Local Arts Reviews
Reviewed by Robert Faires, Fri., Feb. 7, 2003
Personals: Open the Door to Your Mystery DateThe Hideout, through Feb. 8
Running Time: 2 hrs On the wall of the set are rows and rows of words common to the come-ons published in those little advertisements in the back of papers such as this one: athletic, sophisticated, sexy, warm -- you know, the terms that make one sound attractive, secure, like someone that someone would want to be with. Only for every adjective on the wall that's positive, there's one you'd never see in a personals ad: clingy, lazy, co-dependent, self-absorbed. In other words, it's what you really get from so many people who place those ads: the control freaks, the social geeks, the blowhards, bozos, and bums.
It's a clever visual joke and a sign that Naughty Austin is back at the singles scene, mining the miseries of the mating game for laughs. Blake Yelavich and company have made comic hay of this subject before -- Mr. 80 Percent and Beyond Therapy come to mind -- but this time they've added music. Personals is a revue inspired by just that: the ads placed by men and women desperately seeking soul mates -- or barring that, someone not too weird that they can put up with for a couple of hours.
The book and lyrics come from David Crane, Seth Friedman, and Marta Kauffman, who wrote them in college a few years before Crane and Kauffman created that staple of must-see TV, Friends. For the music, they employed a variety of composers, from the known -- Stephen Schwartz (Godspell, Pocohantas) and Alan Menken (Little Shop of Horrors, Beauty and the Beast) -- to the unknown -- William Dreskin, Michael Skloff, and Seth and Joel Phillip Friedman.
The writers spoof the singles life with a light and generally inventive touch -- a guy moving in with a new girlfriend finds his baggage includes a few old girlfriends; two friends who commiserate over failed relationships turn to each other for one, with disastrous results; a woman catalogs the features of her lover, represented by a gigantic Mr. Potato Head -- but fans of Friends shouldn't expect the tightly scripted comedy they know from TV. And considering that this revue dates back to the Jurassic age of personals -- the mid-Eighties -- the subject has been fodder for so many jokes since then that it can't help but suffer from familiarity.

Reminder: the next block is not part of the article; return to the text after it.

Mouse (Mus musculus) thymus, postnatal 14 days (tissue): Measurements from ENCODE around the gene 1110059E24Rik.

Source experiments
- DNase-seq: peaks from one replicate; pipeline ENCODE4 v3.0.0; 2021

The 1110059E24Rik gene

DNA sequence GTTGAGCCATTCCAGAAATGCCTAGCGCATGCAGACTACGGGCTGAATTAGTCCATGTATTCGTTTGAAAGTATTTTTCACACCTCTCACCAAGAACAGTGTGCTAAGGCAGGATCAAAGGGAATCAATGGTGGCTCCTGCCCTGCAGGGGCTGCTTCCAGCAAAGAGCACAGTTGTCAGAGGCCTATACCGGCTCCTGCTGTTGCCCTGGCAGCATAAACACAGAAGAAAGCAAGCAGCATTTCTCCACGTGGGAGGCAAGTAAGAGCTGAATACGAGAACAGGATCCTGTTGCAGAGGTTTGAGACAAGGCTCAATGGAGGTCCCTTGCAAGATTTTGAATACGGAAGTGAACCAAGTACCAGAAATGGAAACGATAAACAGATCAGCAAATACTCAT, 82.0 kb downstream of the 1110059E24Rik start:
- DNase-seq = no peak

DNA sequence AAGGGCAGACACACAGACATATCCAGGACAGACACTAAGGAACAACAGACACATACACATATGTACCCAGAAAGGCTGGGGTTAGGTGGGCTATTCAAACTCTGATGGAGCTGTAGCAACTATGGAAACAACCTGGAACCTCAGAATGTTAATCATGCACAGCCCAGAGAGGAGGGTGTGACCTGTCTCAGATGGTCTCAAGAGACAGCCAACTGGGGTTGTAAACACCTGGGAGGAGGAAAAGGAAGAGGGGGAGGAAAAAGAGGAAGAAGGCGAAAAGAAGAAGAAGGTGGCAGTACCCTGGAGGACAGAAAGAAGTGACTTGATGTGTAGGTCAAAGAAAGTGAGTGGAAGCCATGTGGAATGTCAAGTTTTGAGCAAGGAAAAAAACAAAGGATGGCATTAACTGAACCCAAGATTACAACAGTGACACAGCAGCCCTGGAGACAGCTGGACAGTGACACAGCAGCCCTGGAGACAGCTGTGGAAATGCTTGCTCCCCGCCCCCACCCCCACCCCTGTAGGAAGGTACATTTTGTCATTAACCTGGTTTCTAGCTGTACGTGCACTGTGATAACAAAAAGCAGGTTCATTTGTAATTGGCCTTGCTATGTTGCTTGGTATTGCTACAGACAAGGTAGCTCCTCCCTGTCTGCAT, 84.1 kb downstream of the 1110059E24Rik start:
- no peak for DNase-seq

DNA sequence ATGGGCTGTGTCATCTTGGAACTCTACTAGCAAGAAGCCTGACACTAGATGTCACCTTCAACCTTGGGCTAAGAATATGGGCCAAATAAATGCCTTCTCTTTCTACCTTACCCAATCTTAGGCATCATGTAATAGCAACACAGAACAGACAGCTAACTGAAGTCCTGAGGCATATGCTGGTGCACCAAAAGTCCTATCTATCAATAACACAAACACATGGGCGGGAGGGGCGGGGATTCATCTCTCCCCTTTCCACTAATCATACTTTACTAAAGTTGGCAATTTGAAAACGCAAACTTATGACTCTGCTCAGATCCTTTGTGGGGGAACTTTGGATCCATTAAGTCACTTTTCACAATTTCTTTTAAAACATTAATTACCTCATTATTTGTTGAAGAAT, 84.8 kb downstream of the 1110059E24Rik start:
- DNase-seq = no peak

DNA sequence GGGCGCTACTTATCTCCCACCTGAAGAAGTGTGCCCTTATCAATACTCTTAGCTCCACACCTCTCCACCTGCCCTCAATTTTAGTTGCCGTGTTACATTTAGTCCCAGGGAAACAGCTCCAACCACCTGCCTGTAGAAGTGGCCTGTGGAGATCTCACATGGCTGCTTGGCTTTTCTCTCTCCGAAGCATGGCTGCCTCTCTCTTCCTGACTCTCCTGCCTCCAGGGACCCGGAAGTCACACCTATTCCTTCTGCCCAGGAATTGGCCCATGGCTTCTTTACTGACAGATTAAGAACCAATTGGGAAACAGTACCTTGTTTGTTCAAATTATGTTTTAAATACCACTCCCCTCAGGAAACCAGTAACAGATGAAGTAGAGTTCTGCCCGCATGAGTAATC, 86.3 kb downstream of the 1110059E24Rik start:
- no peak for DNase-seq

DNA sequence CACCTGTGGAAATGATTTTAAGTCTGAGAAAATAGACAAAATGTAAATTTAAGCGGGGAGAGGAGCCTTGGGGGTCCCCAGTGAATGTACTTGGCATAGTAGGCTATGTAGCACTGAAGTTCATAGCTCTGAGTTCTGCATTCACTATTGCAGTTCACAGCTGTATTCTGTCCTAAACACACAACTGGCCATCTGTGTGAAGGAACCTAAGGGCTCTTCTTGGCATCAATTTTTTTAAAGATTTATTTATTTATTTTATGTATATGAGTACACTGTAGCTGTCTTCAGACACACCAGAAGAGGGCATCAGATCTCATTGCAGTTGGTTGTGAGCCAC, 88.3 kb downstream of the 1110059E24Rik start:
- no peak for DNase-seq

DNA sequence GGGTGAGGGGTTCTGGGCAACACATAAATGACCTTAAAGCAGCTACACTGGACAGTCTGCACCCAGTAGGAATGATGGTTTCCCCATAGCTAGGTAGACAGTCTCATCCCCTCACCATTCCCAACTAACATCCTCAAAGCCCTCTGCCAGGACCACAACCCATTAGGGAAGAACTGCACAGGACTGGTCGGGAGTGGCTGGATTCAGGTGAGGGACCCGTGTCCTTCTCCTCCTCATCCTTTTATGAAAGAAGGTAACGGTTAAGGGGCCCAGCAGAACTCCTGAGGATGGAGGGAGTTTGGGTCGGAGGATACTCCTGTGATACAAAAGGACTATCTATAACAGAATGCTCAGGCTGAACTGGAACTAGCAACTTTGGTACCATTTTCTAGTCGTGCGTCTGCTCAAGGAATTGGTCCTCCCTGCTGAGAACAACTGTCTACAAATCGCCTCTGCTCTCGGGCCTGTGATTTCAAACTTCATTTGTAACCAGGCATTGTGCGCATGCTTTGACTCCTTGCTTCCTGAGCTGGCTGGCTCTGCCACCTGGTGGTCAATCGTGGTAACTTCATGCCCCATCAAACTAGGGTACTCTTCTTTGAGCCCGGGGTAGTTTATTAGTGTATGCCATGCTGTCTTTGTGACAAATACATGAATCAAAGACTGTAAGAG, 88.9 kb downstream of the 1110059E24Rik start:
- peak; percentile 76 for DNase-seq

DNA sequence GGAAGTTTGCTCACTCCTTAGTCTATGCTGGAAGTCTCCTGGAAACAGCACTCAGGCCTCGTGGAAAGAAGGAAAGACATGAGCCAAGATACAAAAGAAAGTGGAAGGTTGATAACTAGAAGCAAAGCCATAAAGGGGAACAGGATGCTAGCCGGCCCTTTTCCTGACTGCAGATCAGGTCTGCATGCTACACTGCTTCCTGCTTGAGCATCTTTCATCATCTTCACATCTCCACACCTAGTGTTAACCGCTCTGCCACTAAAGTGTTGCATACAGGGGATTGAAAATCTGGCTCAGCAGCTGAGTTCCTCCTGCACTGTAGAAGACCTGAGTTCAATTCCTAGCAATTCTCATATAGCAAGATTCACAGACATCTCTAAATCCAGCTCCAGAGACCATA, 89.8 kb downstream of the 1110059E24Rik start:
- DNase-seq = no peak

The songs add some freshness -- while Skloff contributes nothing as irresistible to the ear as his Friends theme, "I'll Be There for You," his ode to second grade, in which three guys in fezzes fondly recall those days "when we knew where we stood," has charm -- but a few of the composers seem not to be able to figure out where they're headed; the melodies make what sound like random shifts in tempo and leaps up and down the scale, which give the singers little to work with dramatically or comically. It leaves the show not unlike the dating scene: It has its delights and it has its duds.
Where the show makes a fine match is in the cast. Yelavich has corralled a crew of performers who are exceedingly appealing and extremely adept at musical comedy. Kirk Addison, Cathie Sheridan, Paul Parkinson, Kristen Ensrude, and Tim and Jill Blackwood take the material and alternately smooth out the rough edges or pep it up with their comic verve. Leading the way in the former camp are the Blackwoods, tentatively and tenderly feeling their way toward romance as lonely next-door neighbors; Parkinson relating the story of a personals prank that led to a surprisingly satisfying ménage à trois; and Ensrude torching her way through a phone call to her ex, proposing that they remarry. The stars of the latter camp are Addison as the Nerd of All Nerds -- mismatched plaids, taped-up specs, and all -- nasally trying to learn pickup lines from a pushy instruction tape, and Sheridan, dazzling in a dizzying variety of roles: a succession of women, from tightly wound professional to butch biker babe, taping their presentations for a video dating service; a sultry ex popping out of the baggage in the "Moving in With Linda" number; the snorting, bespectacled Eve to Addison's nerdy Adam. And she provides some ingenious choreography in the limited space around the piano, where John Howrey provides nimble accompaniment. The performers capture all the desperation and frustration, insecurity and insanity, humanity and inanity of the personals scene and transform that scene's torture into pleasure.